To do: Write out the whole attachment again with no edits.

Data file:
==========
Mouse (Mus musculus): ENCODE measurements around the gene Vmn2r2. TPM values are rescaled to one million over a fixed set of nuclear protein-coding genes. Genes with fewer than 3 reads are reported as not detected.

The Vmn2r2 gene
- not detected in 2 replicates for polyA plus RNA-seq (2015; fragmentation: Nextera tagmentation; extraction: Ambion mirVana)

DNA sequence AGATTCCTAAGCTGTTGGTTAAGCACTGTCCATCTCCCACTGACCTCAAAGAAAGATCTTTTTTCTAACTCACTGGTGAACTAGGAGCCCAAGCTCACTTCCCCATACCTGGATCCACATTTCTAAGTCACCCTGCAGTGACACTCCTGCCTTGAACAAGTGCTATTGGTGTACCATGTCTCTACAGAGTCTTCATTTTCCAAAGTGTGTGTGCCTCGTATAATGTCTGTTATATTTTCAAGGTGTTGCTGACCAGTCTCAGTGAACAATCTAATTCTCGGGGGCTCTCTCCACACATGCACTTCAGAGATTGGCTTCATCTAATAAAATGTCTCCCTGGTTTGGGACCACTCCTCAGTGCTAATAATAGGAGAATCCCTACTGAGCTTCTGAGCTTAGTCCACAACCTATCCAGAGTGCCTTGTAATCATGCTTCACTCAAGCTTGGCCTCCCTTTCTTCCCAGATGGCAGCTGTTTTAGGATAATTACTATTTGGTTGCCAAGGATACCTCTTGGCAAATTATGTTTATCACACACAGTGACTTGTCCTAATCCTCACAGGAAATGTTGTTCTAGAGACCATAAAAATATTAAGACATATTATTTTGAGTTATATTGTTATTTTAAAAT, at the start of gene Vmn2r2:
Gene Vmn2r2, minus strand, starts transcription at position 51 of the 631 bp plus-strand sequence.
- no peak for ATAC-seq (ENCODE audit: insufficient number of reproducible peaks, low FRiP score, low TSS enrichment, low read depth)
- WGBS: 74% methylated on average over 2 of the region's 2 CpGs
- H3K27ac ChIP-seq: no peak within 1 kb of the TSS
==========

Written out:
Mouse (Mus musculus): ENCODE measurements around the gene Vmn2r2. TPM values are rescaled to one million over a fixed set of nuclear protein-coding genes. Genes with fewer than 3 reads are reported as not detected.

The Vmn2r2 gene
- not detected in 2 replicates for polyA plus RNA-seq (2015; fragmentation: Nextera tagmentation; extraction: Ambion mirVana)

DNA sequence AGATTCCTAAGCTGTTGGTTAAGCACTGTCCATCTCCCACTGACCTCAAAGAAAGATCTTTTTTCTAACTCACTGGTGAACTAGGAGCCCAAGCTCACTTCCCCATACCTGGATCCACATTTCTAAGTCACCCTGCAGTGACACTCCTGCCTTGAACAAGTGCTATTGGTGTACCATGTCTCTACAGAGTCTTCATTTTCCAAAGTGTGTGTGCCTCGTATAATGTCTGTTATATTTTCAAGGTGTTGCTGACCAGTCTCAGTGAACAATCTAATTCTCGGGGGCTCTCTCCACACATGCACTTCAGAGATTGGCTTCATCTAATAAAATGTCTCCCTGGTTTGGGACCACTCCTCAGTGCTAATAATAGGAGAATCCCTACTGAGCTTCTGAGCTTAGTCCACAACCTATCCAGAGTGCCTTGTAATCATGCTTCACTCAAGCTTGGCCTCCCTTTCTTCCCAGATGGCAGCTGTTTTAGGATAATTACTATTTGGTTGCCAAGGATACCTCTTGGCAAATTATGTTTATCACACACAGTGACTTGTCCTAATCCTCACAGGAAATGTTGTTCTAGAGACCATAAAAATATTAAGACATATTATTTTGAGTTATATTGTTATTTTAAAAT, at the start of gene Vmn2r2:
Gene Vmn2r2, minus strand, starts transcription at position 51 of the 631 bp plus-strand sequence.
- no peak for ATAC-seq (ENCODE audit: insufficient number of reproducible peaks, low FRiP score, low TSS enrichment, low read depth)
- WGBS: 74% methylated on average over 2 of the region's 2 CpGs
- H3K27ac ChIP-seq: no peak within 1 kb of the TSS